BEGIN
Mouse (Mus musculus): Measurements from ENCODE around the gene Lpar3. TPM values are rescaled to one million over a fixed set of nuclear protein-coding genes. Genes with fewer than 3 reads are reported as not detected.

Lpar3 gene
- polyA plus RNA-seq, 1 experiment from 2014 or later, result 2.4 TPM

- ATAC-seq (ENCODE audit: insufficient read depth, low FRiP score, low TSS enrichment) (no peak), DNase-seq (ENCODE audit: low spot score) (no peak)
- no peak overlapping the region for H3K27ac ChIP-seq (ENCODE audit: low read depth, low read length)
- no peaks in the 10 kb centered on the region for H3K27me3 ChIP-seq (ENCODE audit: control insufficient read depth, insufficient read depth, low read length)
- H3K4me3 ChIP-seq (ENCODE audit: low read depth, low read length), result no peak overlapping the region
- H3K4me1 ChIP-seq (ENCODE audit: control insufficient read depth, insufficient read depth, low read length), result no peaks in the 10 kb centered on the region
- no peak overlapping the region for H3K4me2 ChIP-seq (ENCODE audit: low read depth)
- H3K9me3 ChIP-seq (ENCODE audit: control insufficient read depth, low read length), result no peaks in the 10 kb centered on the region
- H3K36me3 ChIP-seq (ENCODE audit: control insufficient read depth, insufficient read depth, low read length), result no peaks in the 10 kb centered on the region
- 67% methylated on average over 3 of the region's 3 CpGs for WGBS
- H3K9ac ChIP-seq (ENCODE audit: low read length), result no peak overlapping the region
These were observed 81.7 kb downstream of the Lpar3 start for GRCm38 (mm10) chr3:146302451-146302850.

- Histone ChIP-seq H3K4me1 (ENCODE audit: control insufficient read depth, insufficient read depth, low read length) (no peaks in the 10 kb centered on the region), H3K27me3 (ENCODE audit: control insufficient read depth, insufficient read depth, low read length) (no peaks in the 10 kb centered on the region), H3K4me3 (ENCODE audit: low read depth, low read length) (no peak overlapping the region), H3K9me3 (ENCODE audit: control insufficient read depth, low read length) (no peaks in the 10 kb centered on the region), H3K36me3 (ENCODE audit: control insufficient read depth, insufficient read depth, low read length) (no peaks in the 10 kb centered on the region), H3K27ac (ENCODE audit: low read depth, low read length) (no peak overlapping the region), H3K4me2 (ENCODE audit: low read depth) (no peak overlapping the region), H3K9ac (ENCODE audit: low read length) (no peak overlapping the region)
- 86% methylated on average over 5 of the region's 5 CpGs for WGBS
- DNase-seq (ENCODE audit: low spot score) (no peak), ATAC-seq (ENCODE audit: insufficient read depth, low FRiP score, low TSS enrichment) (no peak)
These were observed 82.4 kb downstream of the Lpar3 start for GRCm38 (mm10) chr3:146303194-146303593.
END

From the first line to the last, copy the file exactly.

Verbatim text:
Mouse (Mus musculus): Measurements from ENCODE around the gene Lpar3. TPM values are rescaled to one million over a fixed set of nuclear protein-coding genes. Genes with fewer than 3 reads are reported as not detected.

Lpar3 gene
- polyA plus RNA-seq, 1 experiment from 2014 or later, result 2.4 TPM

- ATAC-seq (ENCODE audit: insufficient read depth, low FRiP score, low TSS enrichment) (no peak), DNase-seq (ENCODE audit: low spot score) (no peak)
- no peak overlapping the region for H3K27ac ChIP-seq (ENCODE audit: low read depth, low read length)
- no peaks in the 10 kb centered on the region for H3K27me3 ChIP-seq (ENCODE audit: control insufficient read depth, insufficient read depth, low read length)
- H3K4me3 ChIP-seq (ENCODE audit: low read depth, low read length), result no peak overlapping the region
- H3K4me1 ChIP-seq (ENCODE audit: control insufficient read depth, insufficient read depth, low read length), result no peaks in the 10 kb centered on the region
- no peak overlapping the region for H3K4me2 ChIP-seq (ENCODE audit: low read depth)
- H3K9me3 ChIP-seq (ENCODE audit: control insufficient read depth, low read length), result no peaks in the 10 kb centered on the region
- H3K36me3 ChIP-seq (ENCODE audit: control insufficient read depth, insufficient read depth, low read length), result no peaks in the 10 kb centered on the region
- 67% methylated on average over 3 of the region's 3 CpGs for WGBS
- H3K9ac ChIP-seq (ENCODE audit: low read length), result no peak overlapping the region
These were observed 81.7 kb downstream of the Lpar3 start for GRCm38 (mm10) chr3:146302451-146302850.

- Histone ChIP-seq H3K4me1 (ENCODE audit: control insufficient read depth, insufficient read depth, low read length) (no peaks in the 10 kb centered on the region), H3K27me3 (ENCODE audit: control insufficient read depth, insufficient read depth, low read length) (no peaks in the 10 kb centered on the region), H3K4me3 (ENCODE audit: low read depth, low read length) (no peak overlapping the region), H3K9me3 (ENCODE audit: control insufficient read depth, low read length) (no peaks in the 10 kb centered on the region), H3K36me3 (ENCODE audit: control insufficient read depth, insufficient read depth, low read length) (no peaks in the 10 kb centered on the region), H3K27ac (ENCODE audit: low read depth, low read length) (no peak overlapping the region), H3K4me2 (ENCODE audit: low read depth) (no peak overlapping the region), H3K9ac (ENCODE audit: low read length) (no peak overlapping the region)
- 86% methylated on average over 5 of the region's 5 CpGs for WGBS
- DNase-seq (ENCODE audit: low spot score) (no peak), ATAC-seq (ENCODE audit: insufficient read depth, low FRiP score, low TSS enrichment) (no peak)
These were observed 82.4 kb downstream of the Lpar3 start for GRCm38 (mm10) chr3:146303194-146303593.